An individual account is a type of trading account offered by brokers to day traders. Individual accounts are contrasted with a variety of alternative account types.
Individual Account Features
An individual account with a broker is one where only the named individual has access to the account, a right to trade using the account and a right to withdraw funds or perform any other clerical abilities tied to the account, such as transfers between sub-accounts.
The individual account arrangement is important for obvious security reasons, but also represents a legal limitation on the use of the individual account. For example, it is considered a breach of contract for anyone but the registered owner of the individual account to use the account for trading or investing.
This means that even if the individual account owner knowingly gives someone access to the account and permission to trade, the individual account owner would be in breach of their contract with the broker and open to consequences as defined in the contract.
Some brokers do allow for registered users to trade on behalf of an individual account owner with their permission, but they must first be approved by the broker using a similar set of restrictions placed upon all account holders.
Therefore, individual account owners should always be careful to read their contracts with their brokers to ensure that they are not operating in breach of the agreed rules and regulations.
Individual Account Vs Joint Account
The most common alternative to an individual account for day traders is a joint account.
A joint account shares most of the same features as an individual account, except that all registered joint owners of the account have the full powers of an individual account owner, to trade and withdraw funds for example, and the broker takes no responsibility for managing the internal affairs of the account holders.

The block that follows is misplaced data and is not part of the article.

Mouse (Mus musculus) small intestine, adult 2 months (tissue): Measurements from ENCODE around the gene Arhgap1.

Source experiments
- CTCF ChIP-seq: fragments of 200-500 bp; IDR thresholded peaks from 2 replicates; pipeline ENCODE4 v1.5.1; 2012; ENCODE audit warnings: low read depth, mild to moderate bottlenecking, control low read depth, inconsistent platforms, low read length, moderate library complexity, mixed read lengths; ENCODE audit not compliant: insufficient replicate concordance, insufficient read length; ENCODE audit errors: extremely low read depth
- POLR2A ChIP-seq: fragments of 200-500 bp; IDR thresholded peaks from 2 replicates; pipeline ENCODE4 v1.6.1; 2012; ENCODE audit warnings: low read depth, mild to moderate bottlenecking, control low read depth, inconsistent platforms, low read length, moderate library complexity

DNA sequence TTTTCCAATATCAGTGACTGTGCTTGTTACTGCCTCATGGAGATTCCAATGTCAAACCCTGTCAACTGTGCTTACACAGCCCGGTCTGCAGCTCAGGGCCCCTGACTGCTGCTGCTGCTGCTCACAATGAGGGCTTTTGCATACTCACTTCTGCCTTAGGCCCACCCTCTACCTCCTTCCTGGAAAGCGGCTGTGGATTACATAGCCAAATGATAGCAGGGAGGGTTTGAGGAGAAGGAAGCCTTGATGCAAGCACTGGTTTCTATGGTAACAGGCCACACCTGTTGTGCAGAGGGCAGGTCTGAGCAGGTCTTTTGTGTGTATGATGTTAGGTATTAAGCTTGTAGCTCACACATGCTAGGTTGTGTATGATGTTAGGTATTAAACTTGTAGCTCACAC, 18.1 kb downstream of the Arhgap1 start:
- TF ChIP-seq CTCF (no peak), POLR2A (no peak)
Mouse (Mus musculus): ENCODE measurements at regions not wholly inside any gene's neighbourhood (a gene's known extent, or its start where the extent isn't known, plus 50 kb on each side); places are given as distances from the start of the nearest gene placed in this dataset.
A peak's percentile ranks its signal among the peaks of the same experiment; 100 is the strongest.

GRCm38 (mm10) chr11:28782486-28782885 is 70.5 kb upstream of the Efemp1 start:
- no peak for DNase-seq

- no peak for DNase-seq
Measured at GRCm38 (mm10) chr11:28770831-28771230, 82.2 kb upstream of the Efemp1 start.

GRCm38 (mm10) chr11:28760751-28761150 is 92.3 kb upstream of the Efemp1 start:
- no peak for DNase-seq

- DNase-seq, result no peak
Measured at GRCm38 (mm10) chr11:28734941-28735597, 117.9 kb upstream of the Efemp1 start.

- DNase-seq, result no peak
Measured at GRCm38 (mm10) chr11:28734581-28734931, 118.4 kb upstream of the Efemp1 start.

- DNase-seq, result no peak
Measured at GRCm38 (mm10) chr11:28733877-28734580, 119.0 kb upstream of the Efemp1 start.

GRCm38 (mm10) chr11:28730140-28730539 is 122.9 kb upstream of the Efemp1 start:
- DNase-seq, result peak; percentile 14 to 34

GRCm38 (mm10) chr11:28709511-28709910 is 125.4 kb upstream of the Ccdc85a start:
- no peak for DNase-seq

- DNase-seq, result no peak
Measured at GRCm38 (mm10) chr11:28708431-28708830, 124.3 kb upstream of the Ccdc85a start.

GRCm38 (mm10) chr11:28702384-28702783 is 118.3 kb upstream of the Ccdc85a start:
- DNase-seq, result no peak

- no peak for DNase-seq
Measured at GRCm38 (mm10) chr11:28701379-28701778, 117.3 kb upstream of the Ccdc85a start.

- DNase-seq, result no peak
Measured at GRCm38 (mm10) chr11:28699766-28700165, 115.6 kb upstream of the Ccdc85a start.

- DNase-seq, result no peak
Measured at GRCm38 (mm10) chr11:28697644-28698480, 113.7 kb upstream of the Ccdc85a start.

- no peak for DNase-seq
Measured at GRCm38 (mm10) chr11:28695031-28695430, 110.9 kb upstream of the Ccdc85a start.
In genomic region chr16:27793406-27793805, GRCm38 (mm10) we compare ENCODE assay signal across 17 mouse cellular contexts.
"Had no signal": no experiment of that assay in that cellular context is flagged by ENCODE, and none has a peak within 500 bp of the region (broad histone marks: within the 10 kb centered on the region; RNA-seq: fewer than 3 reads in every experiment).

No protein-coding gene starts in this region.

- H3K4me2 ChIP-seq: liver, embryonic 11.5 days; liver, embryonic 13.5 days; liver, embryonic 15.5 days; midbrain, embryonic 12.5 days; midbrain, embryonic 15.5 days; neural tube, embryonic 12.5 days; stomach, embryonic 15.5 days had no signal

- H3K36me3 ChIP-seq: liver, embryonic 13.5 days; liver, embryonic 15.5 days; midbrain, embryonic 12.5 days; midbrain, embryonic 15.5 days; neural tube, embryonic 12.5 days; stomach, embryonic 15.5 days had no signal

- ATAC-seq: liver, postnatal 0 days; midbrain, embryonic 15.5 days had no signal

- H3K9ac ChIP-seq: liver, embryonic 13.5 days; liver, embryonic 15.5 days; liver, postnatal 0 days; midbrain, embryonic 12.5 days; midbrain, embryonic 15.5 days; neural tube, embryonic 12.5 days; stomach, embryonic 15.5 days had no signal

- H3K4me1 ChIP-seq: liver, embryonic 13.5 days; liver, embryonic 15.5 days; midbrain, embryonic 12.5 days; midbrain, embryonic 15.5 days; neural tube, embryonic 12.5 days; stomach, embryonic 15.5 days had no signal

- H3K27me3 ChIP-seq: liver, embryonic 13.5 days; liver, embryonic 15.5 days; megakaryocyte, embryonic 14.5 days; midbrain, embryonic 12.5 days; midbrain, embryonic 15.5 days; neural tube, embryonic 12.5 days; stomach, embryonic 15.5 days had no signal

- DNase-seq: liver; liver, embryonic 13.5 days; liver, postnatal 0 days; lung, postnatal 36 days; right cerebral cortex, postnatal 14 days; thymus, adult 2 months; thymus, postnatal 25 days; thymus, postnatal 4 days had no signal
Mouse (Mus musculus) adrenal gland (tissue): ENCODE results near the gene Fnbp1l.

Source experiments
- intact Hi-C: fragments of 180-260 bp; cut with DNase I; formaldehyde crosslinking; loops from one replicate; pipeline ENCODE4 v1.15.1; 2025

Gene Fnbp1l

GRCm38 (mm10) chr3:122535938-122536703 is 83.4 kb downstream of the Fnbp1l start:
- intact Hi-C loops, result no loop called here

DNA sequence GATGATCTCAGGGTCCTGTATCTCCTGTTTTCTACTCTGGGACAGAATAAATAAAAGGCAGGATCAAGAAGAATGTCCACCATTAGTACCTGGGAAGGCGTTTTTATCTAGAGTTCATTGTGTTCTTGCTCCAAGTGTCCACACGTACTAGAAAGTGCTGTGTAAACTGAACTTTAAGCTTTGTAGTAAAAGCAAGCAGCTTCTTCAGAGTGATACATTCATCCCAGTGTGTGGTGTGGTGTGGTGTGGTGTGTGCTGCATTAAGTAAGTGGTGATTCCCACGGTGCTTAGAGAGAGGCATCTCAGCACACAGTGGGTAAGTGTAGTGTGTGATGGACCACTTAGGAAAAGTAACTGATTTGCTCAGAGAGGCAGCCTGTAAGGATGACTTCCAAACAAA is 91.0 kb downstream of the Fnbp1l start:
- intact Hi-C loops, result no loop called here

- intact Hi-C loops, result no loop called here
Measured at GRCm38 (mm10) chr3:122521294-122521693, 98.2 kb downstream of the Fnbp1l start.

This means that if there is some dispute between joint account holders, the broker takes no responsibility for any legal actions taken by any of the joint account owners.
Individual vs Corporate Account
The other common alternative to the individual account is the corporate or business account.
In this case the corporate account is generally structured differently from an individual account. The main account holder is a registered business, not an individual. Furthermore, there is a far more robust account system in place for controlling access to the various features of the account.
For example, many corporate accounts allow registered traders access to trading fixed funds in fixed asset areas, while they cannot withdraw funds, transfer funds between sub-accounts or trade outside of set assets classes and values.
The individual account is the standard offer from most brokers, and forms the basis of how all other accounts are structured.
The vast majority of day traders will be using individual accounts for their trading. However, some day traders may finds that they wish to upgrade to a corporate account once their day trading business reaches a certain size and complexity.